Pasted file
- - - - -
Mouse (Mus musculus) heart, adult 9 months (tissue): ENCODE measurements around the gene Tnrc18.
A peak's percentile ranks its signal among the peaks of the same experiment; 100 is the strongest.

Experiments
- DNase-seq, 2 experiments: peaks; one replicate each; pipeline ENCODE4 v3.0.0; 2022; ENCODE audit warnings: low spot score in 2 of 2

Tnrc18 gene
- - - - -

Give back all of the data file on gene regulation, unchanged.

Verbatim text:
Mouse (Mus musculus) heart, adult 9 months (tissue): ENCODE measurements around the gene Tnrc18.
A peak's percentile ranks its signal among the peaks of the same experiment; 100 is the strongest.

Experiments
- DNase-seq, 2 experiments: peaks; one replicate each; pipeline ENCODE4 v3.0.0; 2022; ENCODE audit warnings: low spot score in 2 of 2

Tnrc18 gene